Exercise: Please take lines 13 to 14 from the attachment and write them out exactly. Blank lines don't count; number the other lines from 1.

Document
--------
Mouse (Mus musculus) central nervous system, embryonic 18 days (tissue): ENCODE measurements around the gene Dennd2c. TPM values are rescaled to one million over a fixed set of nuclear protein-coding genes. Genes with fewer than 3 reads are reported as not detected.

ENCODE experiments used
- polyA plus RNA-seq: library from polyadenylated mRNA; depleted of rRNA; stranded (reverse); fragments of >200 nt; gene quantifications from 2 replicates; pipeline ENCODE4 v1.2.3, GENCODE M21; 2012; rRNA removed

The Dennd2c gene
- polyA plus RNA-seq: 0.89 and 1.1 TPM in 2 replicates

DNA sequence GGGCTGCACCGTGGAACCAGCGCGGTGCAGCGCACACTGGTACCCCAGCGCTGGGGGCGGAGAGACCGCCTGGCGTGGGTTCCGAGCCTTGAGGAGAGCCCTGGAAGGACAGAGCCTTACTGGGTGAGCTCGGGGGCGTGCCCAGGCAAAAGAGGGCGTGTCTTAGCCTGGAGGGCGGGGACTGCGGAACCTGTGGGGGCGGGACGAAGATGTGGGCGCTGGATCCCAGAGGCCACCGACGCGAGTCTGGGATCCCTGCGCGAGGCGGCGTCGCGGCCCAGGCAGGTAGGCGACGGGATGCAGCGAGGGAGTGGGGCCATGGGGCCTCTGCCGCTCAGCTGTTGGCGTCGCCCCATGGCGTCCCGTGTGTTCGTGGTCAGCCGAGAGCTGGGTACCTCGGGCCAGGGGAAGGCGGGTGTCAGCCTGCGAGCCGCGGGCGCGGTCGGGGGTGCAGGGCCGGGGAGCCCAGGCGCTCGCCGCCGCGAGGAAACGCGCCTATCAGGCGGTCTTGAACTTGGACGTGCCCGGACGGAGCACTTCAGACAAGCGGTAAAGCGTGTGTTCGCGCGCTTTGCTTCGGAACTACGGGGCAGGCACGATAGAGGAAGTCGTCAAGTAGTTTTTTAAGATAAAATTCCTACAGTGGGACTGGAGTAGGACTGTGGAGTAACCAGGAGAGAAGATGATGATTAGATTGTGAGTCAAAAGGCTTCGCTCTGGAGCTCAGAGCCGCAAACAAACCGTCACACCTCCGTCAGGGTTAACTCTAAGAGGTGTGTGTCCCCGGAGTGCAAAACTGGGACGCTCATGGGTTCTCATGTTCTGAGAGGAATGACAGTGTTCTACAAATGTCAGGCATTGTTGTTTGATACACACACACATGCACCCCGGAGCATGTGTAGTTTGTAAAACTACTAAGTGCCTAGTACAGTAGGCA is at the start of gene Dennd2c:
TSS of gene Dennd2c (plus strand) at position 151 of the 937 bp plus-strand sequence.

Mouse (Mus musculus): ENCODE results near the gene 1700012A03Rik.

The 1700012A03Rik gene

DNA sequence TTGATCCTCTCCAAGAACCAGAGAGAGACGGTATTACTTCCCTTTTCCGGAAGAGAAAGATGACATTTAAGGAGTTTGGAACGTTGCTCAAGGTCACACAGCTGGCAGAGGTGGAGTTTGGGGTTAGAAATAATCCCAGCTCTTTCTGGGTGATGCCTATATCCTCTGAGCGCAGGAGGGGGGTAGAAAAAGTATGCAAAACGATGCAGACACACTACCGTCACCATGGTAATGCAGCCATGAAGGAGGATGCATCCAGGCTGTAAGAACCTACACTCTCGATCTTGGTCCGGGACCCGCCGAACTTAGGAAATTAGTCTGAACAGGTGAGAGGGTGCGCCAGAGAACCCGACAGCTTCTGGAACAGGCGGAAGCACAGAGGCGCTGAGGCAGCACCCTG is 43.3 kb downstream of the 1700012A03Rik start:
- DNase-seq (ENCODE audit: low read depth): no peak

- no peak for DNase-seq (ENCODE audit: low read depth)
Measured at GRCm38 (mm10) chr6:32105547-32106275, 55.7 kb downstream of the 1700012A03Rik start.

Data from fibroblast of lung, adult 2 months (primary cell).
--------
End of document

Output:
Measured at GRCm38 (mm10) chr6:32105547-32106275, 55.7 kb downstream of the 1700012A03Rik start.

Data from fibroblast of lung, adult 2 months (primary cell).